Tiger Woods Not Intimidated by John Daly’s Distance
BLOOMFIELD HILLS, Mich. (AP) _ It is a pairing made for Generation X: John Daly, Tiger Woods and Corey Pavin.
They represent power, youthful charisma and skill on a golf course. And they will tee off at 12:20 p.m. Thursday in the first round of the U.S. Open at storied Oakland Hills Country Club.
``I think it is going to be lot of fun,″ said Woods, the 20-year-old junior from Stanford University. ``I know John. I just saw him on the putting green and he is excited to play. I am sure Corey is just going to grind away like he always does.
``I think we are going to have a lot of fun out there.″
Daly and Pavin, of course, are seasoned professionals. Woods is perhaps the best-known amateur since Jack Nicklaus. He has drawn the biggest crowds during the first two days of practice for the 96th Open.
For one thing, the 6-foot-2, 160-pound Woods can crank the ball just as far off the tee as the free-swinging Daly. So he won’t be intimidated.
``Because of his long swing, John can carry it past me on the fly,″ Woods said Tuesday. ``But on a firm fairway, I hit a lower ball and turn it over a little bit. If my ball hits hot, it will roll.
``Here, he will probably outdrive me all day, because it’s soft. At Augusta, it is a different story because ... it’s like hitting on this table here. So, I was able to run it past him.″
Daly and Pavin both have won major championships; Daly the PGA and British Open, Pavin the U.S. Open. There are many, however, who feel Woods may one day be the best of the bunch. He already has an impressive resume.
Woods already has played in two Masters tournaments, one British Open and one U.S. Open. That makes this his fifth major championship.
Some feel Woods, one of six amateurs in a field of 156, already has won his share of majors. He has won two U.S. Amateur championships and recently won the 1996 NCAA championship.
If he should win the U.S. Amateur again this summer, Woods might carve his name forever in the record books. Nobody _ not the great Bobby Jones nor even Nicklaus _ has ever won the U.S. Amateur three times.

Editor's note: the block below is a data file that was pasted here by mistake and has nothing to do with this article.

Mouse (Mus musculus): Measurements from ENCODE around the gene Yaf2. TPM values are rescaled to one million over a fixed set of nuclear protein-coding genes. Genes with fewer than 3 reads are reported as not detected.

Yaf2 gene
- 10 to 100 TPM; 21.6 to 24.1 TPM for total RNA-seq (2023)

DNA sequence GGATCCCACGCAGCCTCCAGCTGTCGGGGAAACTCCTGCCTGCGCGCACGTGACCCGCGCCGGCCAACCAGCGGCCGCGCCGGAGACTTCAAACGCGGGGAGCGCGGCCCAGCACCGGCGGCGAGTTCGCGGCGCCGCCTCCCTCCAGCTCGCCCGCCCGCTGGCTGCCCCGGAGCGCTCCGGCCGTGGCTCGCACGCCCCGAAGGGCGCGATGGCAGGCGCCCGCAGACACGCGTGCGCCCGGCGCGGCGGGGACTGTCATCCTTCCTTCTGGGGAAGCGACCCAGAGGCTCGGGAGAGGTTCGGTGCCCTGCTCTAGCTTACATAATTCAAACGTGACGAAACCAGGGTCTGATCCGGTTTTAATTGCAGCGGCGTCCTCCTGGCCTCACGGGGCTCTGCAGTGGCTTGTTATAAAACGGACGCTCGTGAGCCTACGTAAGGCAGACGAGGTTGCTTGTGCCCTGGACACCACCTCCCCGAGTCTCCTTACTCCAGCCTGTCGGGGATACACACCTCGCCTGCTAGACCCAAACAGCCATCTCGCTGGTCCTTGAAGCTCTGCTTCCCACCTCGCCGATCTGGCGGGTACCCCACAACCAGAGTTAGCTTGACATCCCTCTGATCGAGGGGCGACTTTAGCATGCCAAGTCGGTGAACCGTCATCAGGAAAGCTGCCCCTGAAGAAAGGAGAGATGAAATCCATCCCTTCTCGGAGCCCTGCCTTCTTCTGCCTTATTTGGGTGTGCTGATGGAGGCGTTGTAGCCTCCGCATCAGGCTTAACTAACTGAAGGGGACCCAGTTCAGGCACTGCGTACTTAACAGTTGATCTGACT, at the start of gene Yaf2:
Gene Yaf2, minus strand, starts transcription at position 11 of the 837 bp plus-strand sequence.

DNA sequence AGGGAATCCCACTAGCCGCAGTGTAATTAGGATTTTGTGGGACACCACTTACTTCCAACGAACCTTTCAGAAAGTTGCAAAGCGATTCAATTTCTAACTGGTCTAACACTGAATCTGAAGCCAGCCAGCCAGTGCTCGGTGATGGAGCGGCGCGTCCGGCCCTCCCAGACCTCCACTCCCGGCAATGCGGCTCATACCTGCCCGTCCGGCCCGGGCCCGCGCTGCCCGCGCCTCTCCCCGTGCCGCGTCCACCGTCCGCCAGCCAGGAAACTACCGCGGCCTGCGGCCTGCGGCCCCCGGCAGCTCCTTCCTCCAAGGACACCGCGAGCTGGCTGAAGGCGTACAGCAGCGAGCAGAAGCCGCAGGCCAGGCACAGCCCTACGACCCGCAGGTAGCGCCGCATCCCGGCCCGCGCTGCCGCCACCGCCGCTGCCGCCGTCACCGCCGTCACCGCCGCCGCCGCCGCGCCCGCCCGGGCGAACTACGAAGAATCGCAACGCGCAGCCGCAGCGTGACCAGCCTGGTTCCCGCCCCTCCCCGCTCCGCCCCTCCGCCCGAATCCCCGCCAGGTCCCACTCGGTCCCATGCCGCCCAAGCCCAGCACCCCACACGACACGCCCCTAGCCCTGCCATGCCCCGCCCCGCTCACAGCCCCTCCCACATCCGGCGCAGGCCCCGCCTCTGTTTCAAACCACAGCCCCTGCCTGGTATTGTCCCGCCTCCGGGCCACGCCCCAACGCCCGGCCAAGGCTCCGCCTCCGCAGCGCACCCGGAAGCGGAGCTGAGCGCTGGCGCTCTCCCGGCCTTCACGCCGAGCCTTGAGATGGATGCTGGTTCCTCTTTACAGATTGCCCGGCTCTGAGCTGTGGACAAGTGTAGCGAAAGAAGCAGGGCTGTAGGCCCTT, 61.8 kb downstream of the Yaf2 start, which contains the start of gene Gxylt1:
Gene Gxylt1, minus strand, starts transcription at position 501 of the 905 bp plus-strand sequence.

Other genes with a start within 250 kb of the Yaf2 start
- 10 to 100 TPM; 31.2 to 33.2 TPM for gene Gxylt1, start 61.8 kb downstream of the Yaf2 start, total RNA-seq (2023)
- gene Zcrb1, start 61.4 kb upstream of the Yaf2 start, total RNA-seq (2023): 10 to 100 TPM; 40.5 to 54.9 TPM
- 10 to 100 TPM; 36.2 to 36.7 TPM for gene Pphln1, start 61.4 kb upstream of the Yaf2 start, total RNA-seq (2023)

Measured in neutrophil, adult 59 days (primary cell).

After that, there is great speculation that Woods will turn pro. The Milwaukee Open happens to be the regular PGA Tour stop the week after the U.S. Amateur, and Woods has a sponsor’s exemption into that tournament.
``I go to a tournament to win,″ Woods said. ``I wouldn’t be here if I didn’t think I could.″
BALL LAUNCH: Spalding is using the U.S. Open to begin marketing a new golf ball. But the multi-layer Top-Flight Strata Tour already had quite a launch before the launch, so to speak.
Touring pro Mark O’Meara has been using the ball for several weeks.
In that time, O’Meara has won the Greater Greensboro and Memorial tournaments, finishing second at the MCI Heritage and Kemper Open. O’Meara is $678,600 richer and 51-under-par since he began playing the ball.
According to Spalding, the multi-layer design of the ball _ designed for pros and top-level amateurs _ combines a soft Balata cover with a firm inner layer and high-energy core. But it isn’t cheap. The suggested retail price is $52 per dozen.
PLANNING AHEAD: The Pinehurst, N.C., region just staged the U.S. Women’s Open last week at Pine Needles Resort, but organizers aren’t wasting any time getting ready for their next test, the 1999 U.S. Open.
Pinehurst representatives are at Oakland Hills this week. They are studying the overall setup, but merchandising in particular. At Oakland Hills this week, a 20,000-square foot merchandise tent sits adjacent to the first green. It has been open to the public since Sunday. The tournament doesn’t begin until Thursday, but some items, particularly sweatshirts, already are becoming scarce.
``The representative from Pinehurst wanted to take a good look at what we’ve done here,″ Cross Creek sales rep Nancy Pentiuk said. ``They’ve already got their logo ready and they want to capitalize on the great interest in the U.S. Open.″